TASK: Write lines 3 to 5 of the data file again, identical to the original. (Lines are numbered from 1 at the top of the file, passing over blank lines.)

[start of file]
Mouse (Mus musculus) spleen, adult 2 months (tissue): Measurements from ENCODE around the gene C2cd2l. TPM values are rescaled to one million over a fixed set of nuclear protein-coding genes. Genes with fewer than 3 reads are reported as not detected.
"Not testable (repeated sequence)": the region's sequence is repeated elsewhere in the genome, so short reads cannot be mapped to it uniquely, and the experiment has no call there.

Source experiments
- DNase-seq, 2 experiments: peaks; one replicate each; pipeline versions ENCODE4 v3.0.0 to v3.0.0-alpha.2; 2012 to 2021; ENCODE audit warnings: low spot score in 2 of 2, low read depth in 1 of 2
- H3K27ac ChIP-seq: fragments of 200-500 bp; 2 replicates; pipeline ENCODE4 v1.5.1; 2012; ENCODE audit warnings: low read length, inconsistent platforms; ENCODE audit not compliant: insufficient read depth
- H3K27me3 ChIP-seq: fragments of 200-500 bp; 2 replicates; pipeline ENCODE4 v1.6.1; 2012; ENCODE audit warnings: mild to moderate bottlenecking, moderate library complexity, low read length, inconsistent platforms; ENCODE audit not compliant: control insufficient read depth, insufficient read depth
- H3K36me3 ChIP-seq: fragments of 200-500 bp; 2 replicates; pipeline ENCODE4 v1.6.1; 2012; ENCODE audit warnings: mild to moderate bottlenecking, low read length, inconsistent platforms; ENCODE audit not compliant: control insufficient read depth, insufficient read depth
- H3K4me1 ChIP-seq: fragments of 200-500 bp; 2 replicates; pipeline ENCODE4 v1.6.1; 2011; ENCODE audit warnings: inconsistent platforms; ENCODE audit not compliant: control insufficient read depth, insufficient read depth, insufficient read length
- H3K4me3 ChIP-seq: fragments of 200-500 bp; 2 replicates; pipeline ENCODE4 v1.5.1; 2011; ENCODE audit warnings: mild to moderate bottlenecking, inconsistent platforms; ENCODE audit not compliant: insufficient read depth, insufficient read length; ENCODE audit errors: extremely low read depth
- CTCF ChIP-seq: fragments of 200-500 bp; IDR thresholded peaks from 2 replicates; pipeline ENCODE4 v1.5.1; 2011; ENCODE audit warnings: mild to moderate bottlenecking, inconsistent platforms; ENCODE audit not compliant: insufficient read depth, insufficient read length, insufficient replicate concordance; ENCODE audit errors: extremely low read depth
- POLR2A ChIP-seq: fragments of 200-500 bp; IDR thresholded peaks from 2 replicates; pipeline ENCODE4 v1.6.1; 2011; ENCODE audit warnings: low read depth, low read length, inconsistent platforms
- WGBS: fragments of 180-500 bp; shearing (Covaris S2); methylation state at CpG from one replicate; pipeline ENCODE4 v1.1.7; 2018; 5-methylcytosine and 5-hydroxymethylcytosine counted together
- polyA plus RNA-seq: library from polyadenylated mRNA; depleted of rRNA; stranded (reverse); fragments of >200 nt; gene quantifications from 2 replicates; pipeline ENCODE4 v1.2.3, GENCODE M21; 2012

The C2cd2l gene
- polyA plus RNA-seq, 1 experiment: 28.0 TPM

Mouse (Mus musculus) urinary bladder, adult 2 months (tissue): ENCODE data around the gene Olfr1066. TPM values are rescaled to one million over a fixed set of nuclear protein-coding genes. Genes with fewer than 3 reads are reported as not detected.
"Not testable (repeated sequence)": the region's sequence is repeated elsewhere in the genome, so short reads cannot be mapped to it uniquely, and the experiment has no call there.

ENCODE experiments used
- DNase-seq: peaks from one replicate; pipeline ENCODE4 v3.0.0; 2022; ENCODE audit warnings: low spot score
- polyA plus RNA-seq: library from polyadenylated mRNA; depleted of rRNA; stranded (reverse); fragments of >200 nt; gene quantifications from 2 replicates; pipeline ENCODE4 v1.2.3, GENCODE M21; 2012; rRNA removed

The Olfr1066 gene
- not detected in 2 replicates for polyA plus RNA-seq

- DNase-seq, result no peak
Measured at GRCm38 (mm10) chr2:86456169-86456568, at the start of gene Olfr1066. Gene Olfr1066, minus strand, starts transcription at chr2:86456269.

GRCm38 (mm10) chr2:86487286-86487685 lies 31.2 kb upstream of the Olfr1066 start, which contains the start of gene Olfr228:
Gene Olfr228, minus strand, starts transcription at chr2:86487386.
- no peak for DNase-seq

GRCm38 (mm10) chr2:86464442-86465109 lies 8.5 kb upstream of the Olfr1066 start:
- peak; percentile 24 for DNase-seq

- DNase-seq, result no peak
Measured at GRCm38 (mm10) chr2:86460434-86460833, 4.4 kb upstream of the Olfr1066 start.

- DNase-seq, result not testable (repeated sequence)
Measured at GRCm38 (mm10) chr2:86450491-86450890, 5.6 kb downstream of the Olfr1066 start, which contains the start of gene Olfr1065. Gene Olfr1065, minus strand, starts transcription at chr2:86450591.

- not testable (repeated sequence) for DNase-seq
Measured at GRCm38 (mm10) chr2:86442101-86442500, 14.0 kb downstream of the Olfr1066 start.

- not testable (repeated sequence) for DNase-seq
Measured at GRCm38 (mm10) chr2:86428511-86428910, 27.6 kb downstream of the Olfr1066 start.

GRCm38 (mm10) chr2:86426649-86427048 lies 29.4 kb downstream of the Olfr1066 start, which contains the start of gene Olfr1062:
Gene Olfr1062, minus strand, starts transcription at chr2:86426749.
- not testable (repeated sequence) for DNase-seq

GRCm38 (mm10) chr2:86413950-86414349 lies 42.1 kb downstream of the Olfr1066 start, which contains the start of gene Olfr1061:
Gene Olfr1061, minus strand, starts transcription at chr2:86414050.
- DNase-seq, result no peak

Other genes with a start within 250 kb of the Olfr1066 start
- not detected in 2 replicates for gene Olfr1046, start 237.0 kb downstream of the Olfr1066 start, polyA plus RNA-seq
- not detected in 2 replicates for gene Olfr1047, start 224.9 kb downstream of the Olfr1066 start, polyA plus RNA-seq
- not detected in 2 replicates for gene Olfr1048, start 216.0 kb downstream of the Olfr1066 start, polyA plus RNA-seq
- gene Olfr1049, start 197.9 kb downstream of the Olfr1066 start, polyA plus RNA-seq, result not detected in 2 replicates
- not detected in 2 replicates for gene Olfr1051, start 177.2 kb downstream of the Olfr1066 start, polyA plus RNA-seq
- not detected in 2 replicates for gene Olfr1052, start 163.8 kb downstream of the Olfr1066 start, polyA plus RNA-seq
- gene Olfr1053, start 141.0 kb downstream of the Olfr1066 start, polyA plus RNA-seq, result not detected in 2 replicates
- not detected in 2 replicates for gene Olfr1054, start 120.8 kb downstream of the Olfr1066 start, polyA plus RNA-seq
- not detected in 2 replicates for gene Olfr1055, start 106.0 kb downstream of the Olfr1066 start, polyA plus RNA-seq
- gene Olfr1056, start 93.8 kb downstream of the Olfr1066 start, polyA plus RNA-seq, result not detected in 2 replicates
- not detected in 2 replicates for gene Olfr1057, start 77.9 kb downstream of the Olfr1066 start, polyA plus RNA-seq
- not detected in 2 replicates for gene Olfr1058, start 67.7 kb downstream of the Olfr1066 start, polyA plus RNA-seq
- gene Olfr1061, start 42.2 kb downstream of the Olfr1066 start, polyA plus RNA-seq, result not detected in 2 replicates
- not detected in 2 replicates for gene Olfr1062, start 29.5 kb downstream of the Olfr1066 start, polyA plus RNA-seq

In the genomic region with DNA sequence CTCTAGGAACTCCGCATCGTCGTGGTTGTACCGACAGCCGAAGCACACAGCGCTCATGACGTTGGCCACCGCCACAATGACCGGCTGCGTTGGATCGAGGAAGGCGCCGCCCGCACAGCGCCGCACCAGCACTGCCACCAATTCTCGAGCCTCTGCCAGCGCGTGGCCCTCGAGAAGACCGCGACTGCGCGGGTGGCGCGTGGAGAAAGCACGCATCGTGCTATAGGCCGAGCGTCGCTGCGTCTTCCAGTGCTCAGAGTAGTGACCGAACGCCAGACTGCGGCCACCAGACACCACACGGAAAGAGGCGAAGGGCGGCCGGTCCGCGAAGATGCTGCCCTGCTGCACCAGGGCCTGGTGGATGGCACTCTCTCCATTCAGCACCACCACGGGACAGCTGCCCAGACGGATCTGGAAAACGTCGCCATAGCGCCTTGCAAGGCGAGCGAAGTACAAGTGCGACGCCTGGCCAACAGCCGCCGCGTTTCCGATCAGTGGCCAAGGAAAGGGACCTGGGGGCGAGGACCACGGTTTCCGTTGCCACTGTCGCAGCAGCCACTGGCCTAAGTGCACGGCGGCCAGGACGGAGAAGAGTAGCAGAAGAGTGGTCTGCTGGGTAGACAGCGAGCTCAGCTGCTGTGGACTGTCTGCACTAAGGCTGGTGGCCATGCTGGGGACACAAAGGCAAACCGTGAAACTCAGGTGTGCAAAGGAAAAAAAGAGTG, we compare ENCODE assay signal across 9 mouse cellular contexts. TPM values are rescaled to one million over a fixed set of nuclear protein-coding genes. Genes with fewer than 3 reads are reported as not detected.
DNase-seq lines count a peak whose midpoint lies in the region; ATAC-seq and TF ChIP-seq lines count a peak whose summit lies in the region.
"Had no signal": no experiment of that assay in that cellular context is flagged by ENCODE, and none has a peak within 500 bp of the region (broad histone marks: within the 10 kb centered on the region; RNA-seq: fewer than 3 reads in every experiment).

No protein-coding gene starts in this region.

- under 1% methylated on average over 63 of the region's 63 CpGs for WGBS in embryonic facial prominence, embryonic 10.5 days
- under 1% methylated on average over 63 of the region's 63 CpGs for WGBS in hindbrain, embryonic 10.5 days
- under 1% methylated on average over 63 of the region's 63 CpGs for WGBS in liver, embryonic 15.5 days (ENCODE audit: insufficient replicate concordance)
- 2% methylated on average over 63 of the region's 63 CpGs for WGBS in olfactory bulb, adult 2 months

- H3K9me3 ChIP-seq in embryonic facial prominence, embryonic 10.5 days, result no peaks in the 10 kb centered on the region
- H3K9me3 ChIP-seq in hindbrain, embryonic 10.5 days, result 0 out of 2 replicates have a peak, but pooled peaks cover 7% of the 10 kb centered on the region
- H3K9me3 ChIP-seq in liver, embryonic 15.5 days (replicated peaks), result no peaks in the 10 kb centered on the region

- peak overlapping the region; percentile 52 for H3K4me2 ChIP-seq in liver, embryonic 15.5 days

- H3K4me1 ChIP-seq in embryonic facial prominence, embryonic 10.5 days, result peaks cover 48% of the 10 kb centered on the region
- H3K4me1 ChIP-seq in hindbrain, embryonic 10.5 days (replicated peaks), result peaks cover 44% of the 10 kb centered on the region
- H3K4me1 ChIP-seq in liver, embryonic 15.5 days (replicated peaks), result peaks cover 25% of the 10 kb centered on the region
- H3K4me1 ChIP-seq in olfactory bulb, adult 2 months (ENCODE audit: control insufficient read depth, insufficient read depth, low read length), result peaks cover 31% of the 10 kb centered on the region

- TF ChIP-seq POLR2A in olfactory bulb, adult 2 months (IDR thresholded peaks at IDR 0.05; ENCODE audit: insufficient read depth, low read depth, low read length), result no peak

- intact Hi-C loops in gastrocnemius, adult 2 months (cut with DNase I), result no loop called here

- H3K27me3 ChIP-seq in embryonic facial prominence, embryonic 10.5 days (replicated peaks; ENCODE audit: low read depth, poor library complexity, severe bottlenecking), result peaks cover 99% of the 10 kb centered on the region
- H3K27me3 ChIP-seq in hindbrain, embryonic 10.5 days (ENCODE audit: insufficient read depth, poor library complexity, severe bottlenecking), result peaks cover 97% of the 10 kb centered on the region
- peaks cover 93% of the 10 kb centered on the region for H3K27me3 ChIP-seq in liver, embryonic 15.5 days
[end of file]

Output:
Source experiments
- DNase-seq, 2 experiments: peaks; one replicate each; pipeline versions ENCODE4 v3.0.0 to v3.0.0-alpha.2; 2012 to 2021; ENCODE audit warnings: low spot score in 2 of 2, low read depth in 1 of 2
- H3K27ac ChIP-seq: fragments of 200-500 bp; 2 replicates; pipeline ENCODE4 v1.5.1; 2012; ENCODE audit warnings: low read length, inconsistent platforms; ENCODE audit not compliant: insufficient read depth